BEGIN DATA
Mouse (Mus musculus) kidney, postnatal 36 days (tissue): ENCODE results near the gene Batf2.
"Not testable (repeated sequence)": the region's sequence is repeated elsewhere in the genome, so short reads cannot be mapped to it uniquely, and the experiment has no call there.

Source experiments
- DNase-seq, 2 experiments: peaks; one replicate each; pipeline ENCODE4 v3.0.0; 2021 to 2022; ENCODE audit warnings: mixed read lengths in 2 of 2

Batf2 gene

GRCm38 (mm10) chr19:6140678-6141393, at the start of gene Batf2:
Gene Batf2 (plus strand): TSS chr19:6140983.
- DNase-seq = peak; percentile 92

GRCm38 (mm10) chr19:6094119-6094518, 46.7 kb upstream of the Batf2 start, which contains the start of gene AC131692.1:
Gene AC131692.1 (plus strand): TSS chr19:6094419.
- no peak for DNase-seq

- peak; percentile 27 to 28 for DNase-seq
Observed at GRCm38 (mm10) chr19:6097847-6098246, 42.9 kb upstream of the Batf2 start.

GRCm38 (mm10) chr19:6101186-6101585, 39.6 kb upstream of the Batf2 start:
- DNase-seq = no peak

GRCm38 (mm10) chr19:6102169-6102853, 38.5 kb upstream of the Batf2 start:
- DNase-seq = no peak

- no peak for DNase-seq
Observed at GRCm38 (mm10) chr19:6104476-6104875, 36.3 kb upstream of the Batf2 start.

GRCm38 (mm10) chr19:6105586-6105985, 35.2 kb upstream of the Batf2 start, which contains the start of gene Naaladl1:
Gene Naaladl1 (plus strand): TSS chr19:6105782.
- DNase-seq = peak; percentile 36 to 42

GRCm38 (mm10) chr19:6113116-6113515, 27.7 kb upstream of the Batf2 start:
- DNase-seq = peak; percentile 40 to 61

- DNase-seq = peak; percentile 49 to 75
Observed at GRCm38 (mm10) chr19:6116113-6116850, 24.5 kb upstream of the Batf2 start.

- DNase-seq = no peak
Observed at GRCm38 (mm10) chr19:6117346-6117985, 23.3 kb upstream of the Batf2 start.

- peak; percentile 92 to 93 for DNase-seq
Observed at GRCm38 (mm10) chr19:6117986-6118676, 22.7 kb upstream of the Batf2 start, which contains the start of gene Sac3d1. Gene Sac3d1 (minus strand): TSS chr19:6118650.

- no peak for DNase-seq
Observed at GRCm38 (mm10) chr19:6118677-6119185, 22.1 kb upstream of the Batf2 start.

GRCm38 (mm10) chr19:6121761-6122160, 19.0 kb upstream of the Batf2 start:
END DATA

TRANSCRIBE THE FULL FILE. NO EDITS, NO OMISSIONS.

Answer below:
Mouse (Mus musculus) kidney, postnatal 36 days (tissue): ENCODE results near the gene Batf2.
"Not testable (repeated sequence)": the region's sequence is repeated elsewhere in the genome, so short reads cannot be mapped to it uniquely, and the experiment has no call there.

Source experiments
- DNase-seq, 2 experiments: peaks; one replicate each; pipeline ENCODE4 v3.0.0; 2021 to 2022; ENCODE audit warnings: mixed read lengths in 2 of 2

Batf2 gene

GRCm38 (mm10) chr19:6140678-6141393, at the start of gene Batf2:
Gene Batf2 (plus strand): TSS chr19:6140983.
- DNase-seq = peak; percentile 92

GRCm38 (mm10) chr19:6094119-6094518, 46.7 kb upstream of the Batf2 start, which contains the start of gene AC131692.1:
Gene AC131692.1 (plus strand): TSS chr19:6094419.
- no peak for DNase-seq

- peak; percentile 27 to 28 for DNase-seq
Observed at GRCm38 (mm10) chr19:6097847-6098246, 42.9 kb upstream of the Batf2 start.

GRCm38 (mm10) chr19:6101186-6101585, 39.6 kb upstream of the Batf2 start:
- DNase-seq = no peak

GRCm38 (mm10) chr19:6102169-6102853, 38.5 kb upstream of the Batf2 start:
- DNase-seq = no peak

- no peak for DNase-seq
Observed at GRCm38 (mm10) chr19:6104476-6104875, 36.3 kb upstream of the Batf2 start.

GRCm38 (mm10) chr19:6105586-6105985, 35.2 kb upstream of the Batf2 start, which contains the start of gene Naaladl1:
Gene Naaladl1 (plus strand): TSS chr19:6105782.
- DNase-seq = peak; percentile 36 to 42

GRCm38 (mm10) chr19:6113116-6113515, 27.7 kb upstream of the Batf2 start:
- DNase-seq = peak; percentile 40 to 61

- DNase-seq = peak; percentile 49 to 75
Observed at GRCm38 (mm10) chr19:6116113-6116850, 24.5 kb upstream of the Batf2 start.

- DNase-seq = no peak
Observed at GRCm38 (mm10) chr19:6117346-6117985, 23.3 kb upstream of the Batf2 start.

- peak; percentile 92 to 93 for DNase-seq
Observed at GRCm38 (mm10) chr19:6117986-6118676, 22.7 kb upstream of the Batf2 start, which contains the start of gene Sac3d1. Gene Sac3d1 (minus strand): TSS chr19:6118650.

- no peak for DNase-seq
Observed at GRCm38 (mm10) chr19:6118677-6119185, 22.1 kb upstream of the Batf2 start.

GRCm38 (mm10) chr19:6121761-6122160, 19.0 kb upstream of the Batf2 start: